music

Discovering Dandelion Wine

Discovering Andrew Imbrie's Chamber Piece - Dandelion Wine

I first heard Andrew Imbrie’s music during a period of time when I was studying music composition with one of his students, David Del Tredici, who is a master composer in his own right. Early one Sunday morning, after staying up all night studying and composing at my desk, I took a break to soothe my senses. At the time, my musical explorations had evolved beyond music such as the Second Viennese School: Arnold Schoenberg, Anton Webern, and Alban Berg; toward George Rochberg, Charles Wourinen, and the other abstract expressionist serial technique composers who were composing during the late 1960s and early 1970s.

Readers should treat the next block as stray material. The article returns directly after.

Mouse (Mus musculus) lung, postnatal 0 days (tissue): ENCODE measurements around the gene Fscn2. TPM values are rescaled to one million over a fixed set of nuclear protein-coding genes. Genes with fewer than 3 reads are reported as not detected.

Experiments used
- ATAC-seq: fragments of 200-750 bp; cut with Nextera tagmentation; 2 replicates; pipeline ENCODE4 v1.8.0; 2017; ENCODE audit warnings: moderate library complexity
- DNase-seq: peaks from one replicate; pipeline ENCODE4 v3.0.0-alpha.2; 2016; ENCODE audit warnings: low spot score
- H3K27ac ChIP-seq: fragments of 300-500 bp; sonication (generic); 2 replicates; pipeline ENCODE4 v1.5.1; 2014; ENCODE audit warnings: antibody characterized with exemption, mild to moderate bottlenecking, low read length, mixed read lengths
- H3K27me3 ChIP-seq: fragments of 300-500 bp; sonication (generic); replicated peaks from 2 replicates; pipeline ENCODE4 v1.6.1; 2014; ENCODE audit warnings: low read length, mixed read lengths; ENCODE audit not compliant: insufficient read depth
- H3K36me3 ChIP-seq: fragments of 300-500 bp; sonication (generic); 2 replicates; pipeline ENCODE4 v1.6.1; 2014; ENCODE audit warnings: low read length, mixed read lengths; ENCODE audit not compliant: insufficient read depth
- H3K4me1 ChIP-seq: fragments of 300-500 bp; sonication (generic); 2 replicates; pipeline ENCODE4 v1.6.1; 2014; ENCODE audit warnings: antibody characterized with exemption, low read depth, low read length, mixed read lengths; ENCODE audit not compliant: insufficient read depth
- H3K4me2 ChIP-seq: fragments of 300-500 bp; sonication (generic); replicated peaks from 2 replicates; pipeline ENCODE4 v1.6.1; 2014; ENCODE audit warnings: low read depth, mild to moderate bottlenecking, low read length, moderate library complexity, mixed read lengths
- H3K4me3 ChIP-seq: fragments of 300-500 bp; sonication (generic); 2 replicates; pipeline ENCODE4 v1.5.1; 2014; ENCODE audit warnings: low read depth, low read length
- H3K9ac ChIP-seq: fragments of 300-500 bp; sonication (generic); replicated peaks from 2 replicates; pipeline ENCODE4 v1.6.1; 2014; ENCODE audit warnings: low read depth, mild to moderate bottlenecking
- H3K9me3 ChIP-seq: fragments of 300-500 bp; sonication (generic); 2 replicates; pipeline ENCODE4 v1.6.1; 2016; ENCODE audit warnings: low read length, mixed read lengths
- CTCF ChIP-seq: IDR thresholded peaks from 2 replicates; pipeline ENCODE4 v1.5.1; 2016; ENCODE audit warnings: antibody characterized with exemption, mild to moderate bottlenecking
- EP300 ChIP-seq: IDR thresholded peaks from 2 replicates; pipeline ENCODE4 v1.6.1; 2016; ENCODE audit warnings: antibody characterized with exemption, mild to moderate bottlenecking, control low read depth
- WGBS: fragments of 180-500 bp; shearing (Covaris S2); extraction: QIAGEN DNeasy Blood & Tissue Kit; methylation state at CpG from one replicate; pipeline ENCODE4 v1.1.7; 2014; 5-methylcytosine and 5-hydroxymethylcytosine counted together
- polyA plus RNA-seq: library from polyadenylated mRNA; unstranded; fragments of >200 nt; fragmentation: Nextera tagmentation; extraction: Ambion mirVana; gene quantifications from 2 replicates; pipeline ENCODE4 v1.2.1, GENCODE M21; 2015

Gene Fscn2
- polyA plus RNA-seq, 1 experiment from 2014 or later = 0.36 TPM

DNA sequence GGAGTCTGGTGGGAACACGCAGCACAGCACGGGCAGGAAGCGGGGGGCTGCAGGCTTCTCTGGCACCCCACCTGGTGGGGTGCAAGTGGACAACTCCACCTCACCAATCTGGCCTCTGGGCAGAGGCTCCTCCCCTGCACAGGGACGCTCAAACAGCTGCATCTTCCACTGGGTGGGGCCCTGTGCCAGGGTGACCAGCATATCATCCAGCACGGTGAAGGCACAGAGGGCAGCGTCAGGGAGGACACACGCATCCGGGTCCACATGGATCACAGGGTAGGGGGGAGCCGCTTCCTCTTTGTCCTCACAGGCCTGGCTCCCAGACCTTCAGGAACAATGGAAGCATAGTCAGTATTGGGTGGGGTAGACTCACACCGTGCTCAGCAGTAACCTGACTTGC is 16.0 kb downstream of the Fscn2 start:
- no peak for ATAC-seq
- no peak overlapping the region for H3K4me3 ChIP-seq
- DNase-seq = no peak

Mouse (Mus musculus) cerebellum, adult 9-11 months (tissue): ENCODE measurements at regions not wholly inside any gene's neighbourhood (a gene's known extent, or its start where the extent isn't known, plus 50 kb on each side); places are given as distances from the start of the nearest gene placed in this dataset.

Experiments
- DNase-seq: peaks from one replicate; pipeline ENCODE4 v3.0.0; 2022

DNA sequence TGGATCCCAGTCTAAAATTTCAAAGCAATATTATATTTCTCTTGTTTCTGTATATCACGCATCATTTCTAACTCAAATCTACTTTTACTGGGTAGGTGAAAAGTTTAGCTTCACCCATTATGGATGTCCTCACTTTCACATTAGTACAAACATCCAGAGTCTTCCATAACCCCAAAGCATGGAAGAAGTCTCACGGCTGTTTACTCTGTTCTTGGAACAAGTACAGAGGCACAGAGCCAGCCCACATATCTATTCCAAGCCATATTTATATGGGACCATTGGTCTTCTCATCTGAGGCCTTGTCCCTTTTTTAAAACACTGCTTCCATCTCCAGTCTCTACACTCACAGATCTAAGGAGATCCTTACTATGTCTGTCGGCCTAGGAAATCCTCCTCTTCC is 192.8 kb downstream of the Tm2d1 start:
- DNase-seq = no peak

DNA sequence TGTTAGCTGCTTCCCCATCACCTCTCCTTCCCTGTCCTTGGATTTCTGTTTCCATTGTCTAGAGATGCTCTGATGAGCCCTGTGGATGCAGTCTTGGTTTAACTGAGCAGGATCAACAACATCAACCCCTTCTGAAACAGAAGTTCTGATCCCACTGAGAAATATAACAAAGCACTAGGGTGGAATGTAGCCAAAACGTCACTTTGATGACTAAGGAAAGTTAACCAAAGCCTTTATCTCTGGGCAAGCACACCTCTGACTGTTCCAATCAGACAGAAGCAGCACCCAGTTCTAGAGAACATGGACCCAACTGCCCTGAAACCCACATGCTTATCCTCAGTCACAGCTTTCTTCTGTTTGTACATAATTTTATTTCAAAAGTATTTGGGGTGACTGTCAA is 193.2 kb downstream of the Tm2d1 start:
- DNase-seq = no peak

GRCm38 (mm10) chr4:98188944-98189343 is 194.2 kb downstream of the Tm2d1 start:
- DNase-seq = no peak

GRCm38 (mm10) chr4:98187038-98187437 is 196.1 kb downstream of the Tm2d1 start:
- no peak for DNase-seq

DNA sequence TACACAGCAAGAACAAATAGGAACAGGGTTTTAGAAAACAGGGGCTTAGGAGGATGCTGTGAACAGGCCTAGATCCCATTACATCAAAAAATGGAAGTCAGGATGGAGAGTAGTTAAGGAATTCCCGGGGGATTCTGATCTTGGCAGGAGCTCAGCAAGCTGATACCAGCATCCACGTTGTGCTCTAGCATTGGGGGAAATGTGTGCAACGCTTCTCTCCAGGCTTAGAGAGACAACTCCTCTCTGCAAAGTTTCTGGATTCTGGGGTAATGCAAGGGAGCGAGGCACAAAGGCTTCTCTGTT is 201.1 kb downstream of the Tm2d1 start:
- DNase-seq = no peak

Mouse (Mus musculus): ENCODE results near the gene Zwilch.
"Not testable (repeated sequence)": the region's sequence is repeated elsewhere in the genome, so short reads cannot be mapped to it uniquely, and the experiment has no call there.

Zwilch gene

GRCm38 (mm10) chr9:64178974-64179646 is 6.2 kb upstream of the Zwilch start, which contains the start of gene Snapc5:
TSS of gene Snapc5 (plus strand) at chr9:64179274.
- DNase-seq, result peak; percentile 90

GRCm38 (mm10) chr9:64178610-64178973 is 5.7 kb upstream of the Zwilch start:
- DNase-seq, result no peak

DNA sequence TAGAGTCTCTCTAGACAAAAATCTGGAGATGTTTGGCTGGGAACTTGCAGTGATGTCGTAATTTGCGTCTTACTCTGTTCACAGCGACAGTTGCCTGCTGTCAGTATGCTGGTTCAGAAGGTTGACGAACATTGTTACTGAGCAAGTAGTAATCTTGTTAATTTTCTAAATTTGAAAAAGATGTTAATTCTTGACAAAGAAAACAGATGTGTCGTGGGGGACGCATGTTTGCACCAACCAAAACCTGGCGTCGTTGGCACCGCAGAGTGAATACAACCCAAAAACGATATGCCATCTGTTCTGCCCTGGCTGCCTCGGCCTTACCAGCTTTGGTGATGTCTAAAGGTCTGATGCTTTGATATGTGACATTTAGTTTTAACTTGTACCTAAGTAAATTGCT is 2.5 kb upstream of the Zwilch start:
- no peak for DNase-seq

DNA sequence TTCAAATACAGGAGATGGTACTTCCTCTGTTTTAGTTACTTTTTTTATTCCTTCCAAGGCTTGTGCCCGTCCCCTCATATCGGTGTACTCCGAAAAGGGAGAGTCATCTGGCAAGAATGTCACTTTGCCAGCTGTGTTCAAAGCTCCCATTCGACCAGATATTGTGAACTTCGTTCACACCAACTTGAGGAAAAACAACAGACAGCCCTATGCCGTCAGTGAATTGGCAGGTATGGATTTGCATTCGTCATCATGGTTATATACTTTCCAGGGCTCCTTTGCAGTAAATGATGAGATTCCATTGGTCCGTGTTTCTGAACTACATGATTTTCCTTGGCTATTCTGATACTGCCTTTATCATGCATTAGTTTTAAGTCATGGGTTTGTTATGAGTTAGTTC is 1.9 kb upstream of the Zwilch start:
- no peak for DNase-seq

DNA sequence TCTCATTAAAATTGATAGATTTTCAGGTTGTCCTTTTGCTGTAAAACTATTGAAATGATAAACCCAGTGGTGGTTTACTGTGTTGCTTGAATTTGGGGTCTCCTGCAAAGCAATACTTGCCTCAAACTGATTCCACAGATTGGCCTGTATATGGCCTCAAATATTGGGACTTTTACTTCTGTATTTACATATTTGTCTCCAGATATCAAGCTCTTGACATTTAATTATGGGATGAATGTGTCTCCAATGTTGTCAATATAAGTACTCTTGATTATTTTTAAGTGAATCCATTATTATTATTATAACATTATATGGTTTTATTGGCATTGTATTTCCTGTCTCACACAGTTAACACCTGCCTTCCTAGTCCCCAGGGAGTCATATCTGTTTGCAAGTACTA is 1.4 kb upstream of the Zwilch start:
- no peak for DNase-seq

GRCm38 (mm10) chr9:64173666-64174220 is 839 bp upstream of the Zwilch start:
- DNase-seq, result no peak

It was my intention that early morning to hear George Rochberg’s earlier Piano Trio, the one he wrote in the mid-sixties. As I scanned the album cover, the words Dandelion Wine caught my eye. The phrase was familiar. Those words are the title of a short story by Ray Bradbury, a high school reading fancy of mine. Unable to resist, I listened to the musical piece Dandelion Wine instead of the Trio. It was short, a four minute cut on the record, by a composer whose music and whose name I had not noticed before. I thought it couldn’t waste much of my time, so why not.
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